This advice-column-style blog for SLPs was authored by Pam Marshalla from 2006 to 2015, the archives of which can be explored here. Use the extensive keywords list found in the right-hand column (on mobile: at the bottom of the page) to browse specific topics, or use the search feature to locate specific words or phrases throughout the entire blog.
Q: I am seeing a child who substitutes K for T. He can click his tongue, can touch the alveolar ridge adequately with his tongue, and he understands the tongue placement for T. But he is not able to raise his tongue tip to the alveolar ridge during his attempt to articulate T. He has good phonemic discrimination, too.
The lingua-alveolar consonants emerge when the jaw begins to move up-and-down, not when the tongue moves.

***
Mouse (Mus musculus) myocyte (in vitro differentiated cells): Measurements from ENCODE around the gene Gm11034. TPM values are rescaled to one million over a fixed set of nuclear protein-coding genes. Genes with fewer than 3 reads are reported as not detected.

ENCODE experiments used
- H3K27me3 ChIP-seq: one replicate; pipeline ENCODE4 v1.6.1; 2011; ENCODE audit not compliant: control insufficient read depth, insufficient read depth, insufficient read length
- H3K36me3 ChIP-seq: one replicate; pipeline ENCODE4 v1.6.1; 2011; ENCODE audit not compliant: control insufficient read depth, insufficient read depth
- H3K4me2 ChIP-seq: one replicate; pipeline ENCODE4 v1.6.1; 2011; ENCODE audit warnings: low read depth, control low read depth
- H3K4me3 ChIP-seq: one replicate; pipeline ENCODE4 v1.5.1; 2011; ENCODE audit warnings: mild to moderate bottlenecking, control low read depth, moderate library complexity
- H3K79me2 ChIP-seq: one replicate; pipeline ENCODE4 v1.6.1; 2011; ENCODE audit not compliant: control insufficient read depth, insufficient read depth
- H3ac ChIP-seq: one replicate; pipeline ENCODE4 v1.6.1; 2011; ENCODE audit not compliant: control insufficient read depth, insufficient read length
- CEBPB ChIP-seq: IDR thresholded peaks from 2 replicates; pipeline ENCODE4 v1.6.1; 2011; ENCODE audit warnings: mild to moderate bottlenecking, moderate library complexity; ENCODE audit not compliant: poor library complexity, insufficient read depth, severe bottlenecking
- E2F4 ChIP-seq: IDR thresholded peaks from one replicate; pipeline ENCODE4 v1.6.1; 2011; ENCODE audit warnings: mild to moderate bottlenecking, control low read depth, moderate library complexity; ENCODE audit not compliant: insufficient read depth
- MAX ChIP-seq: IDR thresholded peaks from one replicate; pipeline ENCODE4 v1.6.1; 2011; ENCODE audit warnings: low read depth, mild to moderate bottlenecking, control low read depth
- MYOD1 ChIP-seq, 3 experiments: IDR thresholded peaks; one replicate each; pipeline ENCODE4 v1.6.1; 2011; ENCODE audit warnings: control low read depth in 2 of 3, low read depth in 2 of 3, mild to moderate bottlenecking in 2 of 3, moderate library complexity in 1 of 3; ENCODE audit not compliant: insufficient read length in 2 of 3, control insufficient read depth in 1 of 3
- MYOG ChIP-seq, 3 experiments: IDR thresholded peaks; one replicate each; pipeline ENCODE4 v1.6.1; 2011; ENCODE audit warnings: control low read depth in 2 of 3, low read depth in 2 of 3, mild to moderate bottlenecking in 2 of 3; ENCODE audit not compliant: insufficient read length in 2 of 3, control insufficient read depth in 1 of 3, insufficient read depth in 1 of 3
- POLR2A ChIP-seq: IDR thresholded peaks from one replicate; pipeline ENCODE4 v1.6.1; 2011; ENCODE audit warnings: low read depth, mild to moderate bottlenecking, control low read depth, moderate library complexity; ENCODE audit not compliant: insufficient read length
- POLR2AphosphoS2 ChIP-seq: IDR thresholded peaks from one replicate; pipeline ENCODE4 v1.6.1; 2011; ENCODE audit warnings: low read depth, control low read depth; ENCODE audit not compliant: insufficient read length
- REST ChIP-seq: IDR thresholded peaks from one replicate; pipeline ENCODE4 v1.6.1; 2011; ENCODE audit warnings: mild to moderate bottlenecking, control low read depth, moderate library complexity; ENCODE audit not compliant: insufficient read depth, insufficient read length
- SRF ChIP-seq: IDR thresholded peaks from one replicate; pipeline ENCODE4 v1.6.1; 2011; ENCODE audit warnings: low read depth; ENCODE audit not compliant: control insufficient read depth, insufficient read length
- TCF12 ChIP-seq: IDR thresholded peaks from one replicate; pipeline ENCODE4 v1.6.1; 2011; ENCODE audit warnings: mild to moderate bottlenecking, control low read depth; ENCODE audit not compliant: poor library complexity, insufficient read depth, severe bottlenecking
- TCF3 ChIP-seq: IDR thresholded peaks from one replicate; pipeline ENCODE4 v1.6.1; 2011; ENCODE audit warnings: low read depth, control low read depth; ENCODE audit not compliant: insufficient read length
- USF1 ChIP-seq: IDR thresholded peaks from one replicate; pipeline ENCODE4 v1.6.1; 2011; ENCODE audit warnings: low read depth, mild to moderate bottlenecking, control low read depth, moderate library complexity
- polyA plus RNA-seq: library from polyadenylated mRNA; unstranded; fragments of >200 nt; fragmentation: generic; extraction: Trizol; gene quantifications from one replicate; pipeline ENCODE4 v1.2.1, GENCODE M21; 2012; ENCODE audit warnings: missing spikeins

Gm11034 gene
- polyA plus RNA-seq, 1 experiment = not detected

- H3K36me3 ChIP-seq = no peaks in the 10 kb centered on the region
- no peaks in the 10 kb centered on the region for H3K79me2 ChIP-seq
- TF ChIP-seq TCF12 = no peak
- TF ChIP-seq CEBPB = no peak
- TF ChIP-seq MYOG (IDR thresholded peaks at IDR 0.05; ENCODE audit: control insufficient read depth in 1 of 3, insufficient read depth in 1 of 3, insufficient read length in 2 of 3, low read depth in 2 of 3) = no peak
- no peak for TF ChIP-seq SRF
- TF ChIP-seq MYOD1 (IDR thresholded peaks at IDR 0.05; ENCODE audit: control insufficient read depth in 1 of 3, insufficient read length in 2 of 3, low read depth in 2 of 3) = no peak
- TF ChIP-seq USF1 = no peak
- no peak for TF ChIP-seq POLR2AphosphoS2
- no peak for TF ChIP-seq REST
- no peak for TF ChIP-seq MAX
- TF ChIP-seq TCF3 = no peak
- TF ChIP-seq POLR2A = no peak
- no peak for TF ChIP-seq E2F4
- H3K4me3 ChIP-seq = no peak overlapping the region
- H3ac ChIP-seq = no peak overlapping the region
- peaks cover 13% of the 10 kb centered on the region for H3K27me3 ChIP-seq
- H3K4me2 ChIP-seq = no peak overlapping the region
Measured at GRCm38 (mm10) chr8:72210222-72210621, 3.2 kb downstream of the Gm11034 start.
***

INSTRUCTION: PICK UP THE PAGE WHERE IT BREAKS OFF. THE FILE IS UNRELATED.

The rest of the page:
So begin by teaching the client a gross T with the tongue relatively immobile and the jaw moving up-and-down in a big movement pattern.
You didn’t mention other phonemes but if he doesn’t have D, start there instead. D usually comes in during the babbling stage in the CV as the jaw pumps up-and-down, whereas T usually doesn’t come in until words, and it emerges usually in the final position once the jaw begins to stabilize.
Work on basic babbling sequences with Da-da-da using big up-and-down jaw movements. The tongue will bang upwards against the palate/alveolar ridge as the jaw pushes it up and pulls it down. This will be the beginning of D in the CV.
Then go to T in the final position (e.g., “cat,” “light”).
Then go to initial T. I would teach initial T with big jaw movements, and even with the tongue-tip protruding slightly. Once T is emerging in this gross way, you can begin to refine it by stabilizing the jaw and teaching the tongue-tip to move independently.